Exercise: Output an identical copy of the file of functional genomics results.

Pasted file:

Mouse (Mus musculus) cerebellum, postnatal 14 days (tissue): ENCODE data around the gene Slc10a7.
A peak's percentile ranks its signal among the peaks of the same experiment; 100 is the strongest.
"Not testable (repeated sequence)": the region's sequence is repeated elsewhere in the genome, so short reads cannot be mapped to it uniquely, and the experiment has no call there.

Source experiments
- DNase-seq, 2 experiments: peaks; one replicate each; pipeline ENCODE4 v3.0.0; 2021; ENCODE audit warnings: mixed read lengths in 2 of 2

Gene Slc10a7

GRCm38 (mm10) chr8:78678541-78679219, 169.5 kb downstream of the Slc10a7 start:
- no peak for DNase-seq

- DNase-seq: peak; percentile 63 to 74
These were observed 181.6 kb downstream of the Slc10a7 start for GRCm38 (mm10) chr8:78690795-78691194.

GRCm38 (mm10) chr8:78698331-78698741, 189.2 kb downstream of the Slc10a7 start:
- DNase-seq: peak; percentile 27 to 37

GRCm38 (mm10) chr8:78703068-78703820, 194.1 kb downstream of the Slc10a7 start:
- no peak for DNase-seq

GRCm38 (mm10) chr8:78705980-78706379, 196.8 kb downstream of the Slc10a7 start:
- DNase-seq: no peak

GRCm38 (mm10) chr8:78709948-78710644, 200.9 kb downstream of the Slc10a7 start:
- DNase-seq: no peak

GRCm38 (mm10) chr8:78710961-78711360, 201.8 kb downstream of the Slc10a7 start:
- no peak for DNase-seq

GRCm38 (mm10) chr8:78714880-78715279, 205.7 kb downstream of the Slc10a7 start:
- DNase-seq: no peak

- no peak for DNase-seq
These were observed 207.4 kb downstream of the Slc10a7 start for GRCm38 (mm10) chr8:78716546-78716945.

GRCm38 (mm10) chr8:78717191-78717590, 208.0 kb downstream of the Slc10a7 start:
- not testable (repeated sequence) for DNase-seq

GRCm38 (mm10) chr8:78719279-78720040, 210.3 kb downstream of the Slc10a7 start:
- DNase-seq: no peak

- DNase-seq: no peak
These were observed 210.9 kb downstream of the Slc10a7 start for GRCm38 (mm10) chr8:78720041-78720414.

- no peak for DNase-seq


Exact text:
Mouse (Mus musculus) cerebellum, postnatal 14 days (tissue): ENCODE data around the gene Slc10a7.
A peak's percentile ranks its signal among the peaks of the same experiment; 100 is the strongest.
"Not testable (repeated sequence)": the region's sequence is repeated elsewhere in the genome, so short reads cannot be mapped to it uniquely, and the experiment has no call there.

Source experiments
- DNase-seq, 2 experiments: peaks; one replicate each; pipeline ENCODE4 v3.0.0; 2021; ENCODE audit warnings: mixed read lengths in 2 of 2

Gene Slc10a7

GRCm38 (mm10) chr8:78678541-78679219, 169.5 kb downstream of the Slc10a7 start:
- no peak for DNase-seq

- DNase-seq: peak; percentile 63 to 74
These were observed 181.6 kb downstream of the Slc10a7 start for GRCm38 (mm10) chr8:78690795-78691194.

GRCm38 (mm10) chr8:78698331-78698741, 189.2 kb downstream of the Slc10a7 start:
- DNase-seq: peak; percentile 27 to 37

GRCm38 (mm10) chr8:78703068-78703820, 194.1 kb downstream of the Slc10a7 start:
- no peak for DNase-seq

GRCm38 (mm10) chr8:78705980-78706379, 196.8 kb downstream of the Slc10a7 start:
- DNase-seq: no peak

GRCm38 (mm10) chr8:78709948-78710644, 200.9 kb downstream of the Slc10a7 start:
- DNase-seq: no peak

GRCm38 (mm10) chr8:78710961-78711360, 201.8 kb downstream of the Slc10a7 start:
- no peak for DNase-seq

GRCm38 (mm10) chr8:78714880-78715279, 205.7 kb downstream of the Slc10a7 start:
- DNase-seq: no peak

- no peak for DNase-seq
These were observed 207.4 kb downstream of the Slc10a7 start for GRCm38 (mm10) chr8:78716546-78716945.

GRCm38 (mm10) chr8:78717191-78717590, 208.0 kb downstream of the Slc10a7 start:
- not testable (repeated sequence) for DNase-seq

GRCm38 (mm10) chr8:78719279-78720040, 210.3 kb downstream of the Slc10a7 start:
- DNase-seq: no peak

- DNase-seq: no peak
These were observed 210.9 kb downstream of the Slc10a7 start for GRCm38 (mm10) chr8:78720041-78720414.

- no peak for DNase-seq